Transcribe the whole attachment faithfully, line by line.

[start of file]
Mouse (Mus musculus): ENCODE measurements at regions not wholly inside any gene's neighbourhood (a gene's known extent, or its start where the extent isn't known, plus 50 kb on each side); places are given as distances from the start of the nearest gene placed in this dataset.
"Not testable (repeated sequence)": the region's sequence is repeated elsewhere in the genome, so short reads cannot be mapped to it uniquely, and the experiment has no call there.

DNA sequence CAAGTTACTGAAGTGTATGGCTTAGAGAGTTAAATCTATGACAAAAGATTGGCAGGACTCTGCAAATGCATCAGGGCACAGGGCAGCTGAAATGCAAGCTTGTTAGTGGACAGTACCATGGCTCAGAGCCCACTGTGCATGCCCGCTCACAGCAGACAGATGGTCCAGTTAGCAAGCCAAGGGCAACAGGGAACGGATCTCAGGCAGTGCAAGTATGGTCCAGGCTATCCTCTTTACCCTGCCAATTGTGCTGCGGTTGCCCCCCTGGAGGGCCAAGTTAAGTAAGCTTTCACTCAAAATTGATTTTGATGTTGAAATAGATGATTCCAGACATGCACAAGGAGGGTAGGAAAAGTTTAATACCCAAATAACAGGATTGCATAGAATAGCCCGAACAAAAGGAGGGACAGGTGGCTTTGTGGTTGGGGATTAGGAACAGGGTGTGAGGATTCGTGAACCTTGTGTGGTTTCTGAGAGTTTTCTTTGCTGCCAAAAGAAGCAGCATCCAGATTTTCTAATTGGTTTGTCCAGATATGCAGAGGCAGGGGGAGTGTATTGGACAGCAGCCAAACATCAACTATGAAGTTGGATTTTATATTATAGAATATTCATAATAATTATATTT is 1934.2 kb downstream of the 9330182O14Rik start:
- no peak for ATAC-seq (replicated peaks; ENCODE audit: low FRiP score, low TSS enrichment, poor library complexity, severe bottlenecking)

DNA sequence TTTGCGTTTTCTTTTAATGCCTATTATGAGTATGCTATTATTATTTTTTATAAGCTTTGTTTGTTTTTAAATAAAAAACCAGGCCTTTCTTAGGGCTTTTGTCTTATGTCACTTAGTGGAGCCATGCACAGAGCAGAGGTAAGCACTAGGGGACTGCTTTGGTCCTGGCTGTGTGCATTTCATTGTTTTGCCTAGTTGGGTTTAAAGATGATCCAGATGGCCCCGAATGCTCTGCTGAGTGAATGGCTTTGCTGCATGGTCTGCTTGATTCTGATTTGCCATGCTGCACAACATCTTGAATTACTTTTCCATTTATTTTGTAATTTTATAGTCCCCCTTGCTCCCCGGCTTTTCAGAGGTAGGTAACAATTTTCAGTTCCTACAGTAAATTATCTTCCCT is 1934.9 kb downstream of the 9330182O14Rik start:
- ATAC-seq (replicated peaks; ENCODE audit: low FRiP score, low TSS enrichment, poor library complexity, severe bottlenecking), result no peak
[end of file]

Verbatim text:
Mouse (Mus musculus): ENCODE measurements at regions not wholly inside any gene's neighbourhood (a gene's known extent, or its start where the extent isn't known, plus 50 kb on each side); places are given as distances from the start of the nearest gene placed in this dataset.
"Not testable (repeated sequence)": the region's sequence is repeated elsewhere in the genome, so short reads cannot be mapped to it uniquely, and the experiment has no call there.

DNA sequence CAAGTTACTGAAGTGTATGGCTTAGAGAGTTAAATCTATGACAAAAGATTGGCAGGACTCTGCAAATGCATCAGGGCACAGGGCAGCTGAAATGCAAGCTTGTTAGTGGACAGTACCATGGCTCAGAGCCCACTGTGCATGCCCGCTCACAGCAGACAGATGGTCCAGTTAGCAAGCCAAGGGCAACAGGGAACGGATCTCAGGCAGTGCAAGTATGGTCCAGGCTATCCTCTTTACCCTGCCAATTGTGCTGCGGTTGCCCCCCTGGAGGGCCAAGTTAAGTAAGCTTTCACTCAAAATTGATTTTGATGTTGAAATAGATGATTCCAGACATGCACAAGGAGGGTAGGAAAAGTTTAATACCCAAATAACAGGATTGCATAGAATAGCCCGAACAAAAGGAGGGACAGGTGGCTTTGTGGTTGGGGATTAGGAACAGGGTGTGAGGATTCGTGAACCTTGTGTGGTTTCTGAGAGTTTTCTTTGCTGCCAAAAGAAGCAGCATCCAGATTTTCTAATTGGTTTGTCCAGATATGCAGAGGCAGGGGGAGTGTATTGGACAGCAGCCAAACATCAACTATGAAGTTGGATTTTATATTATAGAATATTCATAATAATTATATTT is 1934.2 kb downstream of the 9330182O14Rik start:
- no peak for ATAC-seq (replicated peaks; ENCODE audit: low FRiP score, low TSS enrichment, poor library complexity, severe bottlenecking)

DNA sequence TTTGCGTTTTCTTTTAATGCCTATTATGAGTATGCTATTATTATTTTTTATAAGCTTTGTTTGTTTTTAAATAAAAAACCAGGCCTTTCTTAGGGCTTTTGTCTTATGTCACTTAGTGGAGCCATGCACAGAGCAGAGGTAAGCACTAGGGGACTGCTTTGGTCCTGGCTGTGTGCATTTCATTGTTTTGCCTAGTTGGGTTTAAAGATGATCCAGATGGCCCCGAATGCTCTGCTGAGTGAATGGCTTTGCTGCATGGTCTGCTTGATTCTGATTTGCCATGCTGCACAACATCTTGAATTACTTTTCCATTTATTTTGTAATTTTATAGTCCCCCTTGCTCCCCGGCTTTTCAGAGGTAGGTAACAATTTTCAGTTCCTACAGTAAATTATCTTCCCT is 1934.9 kb downstream of the 9330182O14Rik start:
- ATAC-seq (replicated peaks; ENCODE audit: low FRiP score, low TSS enrichment, poor library complexity, severe bottlenecking), result no peak